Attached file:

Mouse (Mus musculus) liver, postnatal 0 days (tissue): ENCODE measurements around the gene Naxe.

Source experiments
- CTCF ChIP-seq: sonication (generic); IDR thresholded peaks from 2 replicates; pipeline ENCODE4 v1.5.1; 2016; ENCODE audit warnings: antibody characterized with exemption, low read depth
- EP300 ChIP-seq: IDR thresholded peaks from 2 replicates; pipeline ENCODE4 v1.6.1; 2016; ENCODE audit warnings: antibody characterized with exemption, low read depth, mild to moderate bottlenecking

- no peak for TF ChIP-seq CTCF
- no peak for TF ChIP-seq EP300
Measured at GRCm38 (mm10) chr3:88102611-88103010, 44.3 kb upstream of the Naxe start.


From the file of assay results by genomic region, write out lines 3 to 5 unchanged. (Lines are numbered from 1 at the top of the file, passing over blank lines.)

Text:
- CTCF ChIP-seq: sonication (generic); IDR thresholded peaks from 2 replicates; pipeline ENCODE4 v1.5.1; 2016; ENCODE audit warnings: antibody characterized with exemption, low read depth
- EP300 ChIP-seq: IDR thresholded peaks from 2 replicates; pipeline ENCODE4 v1.6.1; 2016; ENCODE audit warnings: antibody characterized with exemption, low read depth, mild to moderate bottlenecking

- no peak for TF ChIP-seq CTCF